(Bloomberg) -- Violence has rocked northern Mexico just days before a visit by US President Joe Biden, as the capture of an alleged drug lord left 29 soldiers and cartel members dead and put the sensitive issue of border security in the spotlight.

Thursday’s arrest of the son of infamous crime lord Joaquin “El Chapo” Guzman shows Mexico’s willingness to take action after years of tense discussions with the US about the war on drugs. But the ensuing violence that has paralyzed parts of Sinaloa state into Friday also highlights the dire situation of the Mexican border — an issue the US was already keen to focus on in next week’s “Three Amigos” summit.

Mexico seemed to have “this tied-up-in-a-bow present” for the US and “all of a sudden you have a town in flames,” said Shannon K. O’Neill, a Latin America expert at the Council on Foreign Relations and Bloomberg Opinion columnist. “The backlash and violence is something that policymakers in the US are really concerned about as it demonstrates the real challenge that Mexico has.”

The long drug-war cooperation between the two countries has been deeply frayed under President Andres Manuel Lopez Obrador, who came to office promising a new strategy of “hugs not bullets.” Meanwhile, the fentanyl crisis, which contributed to more than 100,000 US drug overdose deaths last year, has moved the issue toward the top of US priorities in relations with its southern neighbor. 

The Biden administration said Friday the topic was going to feature heavily at the talks next week, while thanking Mexico for the arrest. 

“There’s going to be a lot of talk about this, and Mexico has already taken significant steps,” National Security Council spokesman John Kirby told reporters. “That is not an insignificant accomplishment by Mexican authorities and we’re certainly grateful for that.”

Bargaining Chip

Mexico will hope to use the arrest as a bargaining chip, which potentially “defuses the power behind any ask from the Biden administration to stem the tide of fentanyl and other narcotics,” said Syracuse University Professor Gladys McCormick, who researches US-Mexico relations and drug trafficking. 

But violence persisted through the night in the city of Culiacan following the arrest of Ovidio Guzman, considered one of the leaders of the Sinaloa cartel that allegedly fuels narcotics into the US, Defense Minister Luis Cresencio Sandoval said on Friday. He confirmed the death toll, including 10 military officials, but said no civilians were killed.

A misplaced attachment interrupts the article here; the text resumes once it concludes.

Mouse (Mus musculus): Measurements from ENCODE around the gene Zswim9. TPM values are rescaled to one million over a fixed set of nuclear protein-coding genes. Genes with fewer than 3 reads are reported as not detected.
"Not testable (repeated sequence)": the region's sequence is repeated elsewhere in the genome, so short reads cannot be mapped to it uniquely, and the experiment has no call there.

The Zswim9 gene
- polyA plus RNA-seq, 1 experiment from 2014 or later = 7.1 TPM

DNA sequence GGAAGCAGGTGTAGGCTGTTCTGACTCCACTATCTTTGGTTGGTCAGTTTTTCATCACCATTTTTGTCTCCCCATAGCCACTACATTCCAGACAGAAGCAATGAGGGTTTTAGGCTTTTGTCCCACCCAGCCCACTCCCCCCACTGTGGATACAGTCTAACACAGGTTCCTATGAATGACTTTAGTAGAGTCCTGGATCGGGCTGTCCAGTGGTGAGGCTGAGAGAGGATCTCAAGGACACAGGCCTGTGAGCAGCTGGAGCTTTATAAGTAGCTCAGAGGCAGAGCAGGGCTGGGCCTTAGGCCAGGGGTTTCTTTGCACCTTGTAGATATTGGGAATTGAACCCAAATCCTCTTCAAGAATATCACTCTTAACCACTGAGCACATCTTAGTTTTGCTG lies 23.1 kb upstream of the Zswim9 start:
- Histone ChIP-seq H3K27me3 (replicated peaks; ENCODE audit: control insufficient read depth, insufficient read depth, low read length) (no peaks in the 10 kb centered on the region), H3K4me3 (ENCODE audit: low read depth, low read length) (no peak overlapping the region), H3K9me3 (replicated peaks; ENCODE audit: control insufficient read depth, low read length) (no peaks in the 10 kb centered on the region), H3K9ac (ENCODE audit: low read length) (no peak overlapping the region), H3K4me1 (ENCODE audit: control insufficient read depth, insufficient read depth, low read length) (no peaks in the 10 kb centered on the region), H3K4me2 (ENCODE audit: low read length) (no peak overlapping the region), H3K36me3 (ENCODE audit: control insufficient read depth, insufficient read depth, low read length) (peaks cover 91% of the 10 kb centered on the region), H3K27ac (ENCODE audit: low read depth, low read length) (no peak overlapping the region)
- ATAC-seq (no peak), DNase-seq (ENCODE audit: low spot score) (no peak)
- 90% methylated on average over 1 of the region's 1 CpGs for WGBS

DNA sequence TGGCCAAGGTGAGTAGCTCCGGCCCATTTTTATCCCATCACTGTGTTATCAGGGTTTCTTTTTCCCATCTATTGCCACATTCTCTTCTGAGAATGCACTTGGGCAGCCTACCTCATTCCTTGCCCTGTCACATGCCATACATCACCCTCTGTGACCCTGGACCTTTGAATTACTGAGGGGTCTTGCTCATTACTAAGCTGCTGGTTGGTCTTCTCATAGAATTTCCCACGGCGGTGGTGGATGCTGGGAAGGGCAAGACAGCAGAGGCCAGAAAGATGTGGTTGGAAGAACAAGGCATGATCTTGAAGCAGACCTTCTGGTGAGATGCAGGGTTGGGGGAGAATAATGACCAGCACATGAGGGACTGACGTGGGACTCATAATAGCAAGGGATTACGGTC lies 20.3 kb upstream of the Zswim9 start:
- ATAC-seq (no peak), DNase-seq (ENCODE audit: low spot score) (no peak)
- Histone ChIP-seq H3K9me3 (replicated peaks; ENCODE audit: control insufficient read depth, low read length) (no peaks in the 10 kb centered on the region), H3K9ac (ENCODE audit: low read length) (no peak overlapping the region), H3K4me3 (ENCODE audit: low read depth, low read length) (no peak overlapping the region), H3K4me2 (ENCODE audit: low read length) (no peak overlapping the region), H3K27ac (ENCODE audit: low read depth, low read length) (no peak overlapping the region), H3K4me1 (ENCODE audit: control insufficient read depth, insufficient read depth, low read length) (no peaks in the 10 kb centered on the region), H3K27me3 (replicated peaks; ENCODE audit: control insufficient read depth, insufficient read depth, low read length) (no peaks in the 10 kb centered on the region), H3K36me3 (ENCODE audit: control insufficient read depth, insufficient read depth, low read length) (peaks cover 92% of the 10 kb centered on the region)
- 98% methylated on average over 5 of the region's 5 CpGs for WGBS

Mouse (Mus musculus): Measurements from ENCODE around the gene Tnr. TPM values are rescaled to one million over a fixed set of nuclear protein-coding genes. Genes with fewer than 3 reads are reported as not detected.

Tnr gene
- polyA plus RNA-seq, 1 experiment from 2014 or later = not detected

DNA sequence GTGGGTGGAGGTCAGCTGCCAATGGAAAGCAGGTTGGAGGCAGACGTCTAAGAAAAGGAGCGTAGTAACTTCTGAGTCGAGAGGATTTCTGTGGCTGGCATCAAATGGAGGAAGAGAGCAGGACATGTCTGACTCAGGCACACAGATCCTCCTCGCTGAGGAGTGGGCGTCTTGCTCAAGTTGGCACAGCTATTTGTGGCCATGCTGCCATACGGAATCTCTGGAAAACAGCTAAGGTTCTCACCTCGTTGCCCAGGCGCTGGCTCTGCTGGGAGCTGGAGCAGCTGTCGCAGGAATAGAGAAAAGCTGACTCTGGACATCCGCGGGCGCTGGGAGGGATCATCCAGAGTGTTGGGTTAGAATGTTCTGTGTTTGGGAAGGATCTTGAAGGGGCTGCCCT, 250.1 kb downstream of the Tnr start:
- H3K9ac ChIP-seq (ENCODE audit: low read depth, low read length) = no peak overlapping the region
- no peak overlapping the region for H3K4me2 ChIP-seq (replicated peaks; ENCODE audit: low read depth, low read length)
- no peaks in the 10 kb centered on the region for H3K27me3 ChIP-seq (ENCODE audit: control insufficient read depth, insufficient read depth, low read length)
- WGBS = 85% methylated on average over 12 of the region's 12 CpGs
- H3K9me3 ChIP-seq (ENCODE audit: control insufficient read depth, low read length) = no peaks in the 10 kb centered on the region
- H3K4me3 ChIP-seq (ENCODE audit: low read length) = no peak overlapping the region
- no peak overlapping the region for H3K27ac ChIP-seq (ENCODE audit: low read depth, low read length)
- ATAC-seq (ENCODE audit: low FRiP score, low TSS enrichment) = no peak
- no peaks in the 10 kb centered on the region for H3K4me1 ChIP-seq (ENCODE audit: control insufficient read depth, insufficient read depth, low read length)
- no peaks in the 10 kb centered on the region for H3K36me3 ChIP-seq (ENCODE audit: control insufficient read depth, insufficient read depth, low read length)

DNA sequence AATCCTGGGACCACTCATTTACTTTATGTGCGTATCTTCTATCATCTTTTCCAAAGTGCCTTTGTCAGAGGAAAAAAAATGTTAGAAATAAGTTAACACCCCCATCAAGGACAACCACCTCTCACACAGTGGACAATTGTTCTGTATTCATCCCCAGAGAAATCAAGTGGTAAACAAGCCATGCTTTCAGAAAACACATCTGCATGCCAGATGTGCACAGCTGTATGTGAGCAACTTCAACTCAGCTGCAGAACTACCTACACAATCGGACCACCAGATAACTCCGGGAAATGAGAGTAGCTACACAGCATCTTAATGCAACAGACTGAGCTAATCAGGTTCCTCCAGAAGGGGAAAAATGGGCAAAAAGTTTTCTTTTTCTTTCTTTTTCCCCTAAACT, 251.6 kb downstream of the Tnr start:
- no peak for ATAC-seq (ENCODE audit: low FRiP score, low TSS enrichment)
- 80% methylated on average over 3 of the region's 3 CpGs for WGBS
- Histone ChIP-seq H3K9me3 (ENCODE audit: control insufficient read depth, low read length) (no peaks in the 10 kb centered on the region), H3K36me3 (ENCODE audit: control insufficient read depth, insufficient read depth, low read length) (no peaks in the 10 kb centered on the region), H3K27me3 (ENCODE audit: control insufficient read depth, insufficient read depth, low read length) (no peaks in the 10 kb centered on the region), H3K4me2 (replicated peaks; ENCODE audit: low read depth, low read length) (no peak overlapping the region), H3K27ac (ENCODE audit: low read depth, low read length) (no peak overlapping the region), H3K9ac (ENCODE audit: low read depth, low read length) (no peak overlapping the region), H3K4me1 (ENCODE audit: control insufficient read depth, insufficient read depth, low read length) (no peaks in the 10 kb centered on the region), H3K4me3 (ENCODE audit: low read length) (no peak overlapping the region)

While the US will try to use the arrest as a starting point for a new relationship after cooperation has fallen apart in several areas, the government is unlikely to be optimistic, O’Neill said. “Multiple parts of the US government are frustrated with the lack of interest in security issues under the AMLO administration, so there’s always hope but experience tells them that we’re unlikely to see a sea change in last two years” of his presidency, she said, referring to the president by his initials.

The capture could also stoke further diplomatic tensions, as Lopez Obrador said his extradition won’t be fast tracked since it has to follow due judicial process. The US requested Guzman’s arrest in 2019, which Mexico duly delivered, before having to release him days later as the situation in Culiacan got out of control. 

Read More: ‘El Chapo’ Son Held in Mexico Drug Case as Violence Engulfs City

A Mexican district judge put a temporary pause on Guzman’s extradition Friday, local media reported, raising the specter of a potentially fraught and drawn-out process, said Veronica Ortiz, a foreign policy expert and columnist in Mexico City. 

“I’m not sure the US would be happy” with the idea of Guzman staying in jail for months or even longer, especially given his father’s legacy of escaping Mexican lockups, Ortiz said.

The US hasn’t requested extra security for the summit, Foreign Minister Marcelo Ebrard said on Friday, despite the violence that followed Guzman’s arrest and that included shootings, road blockades, looting and even a commercial airliner taking gunfire. 

The talks, which include Canadian Prime Minister Justin Trudeau, are set to focus on a range of political and economic issues, with Mexico looking for support in developing its clean energy and semiconductor industries.

Read More: AMLO to Ask Biden for Energy, Semiconductor Support at Summit

--With assistance from Josh Wingrove.

(Retops story, adds US comment and analyst quote)

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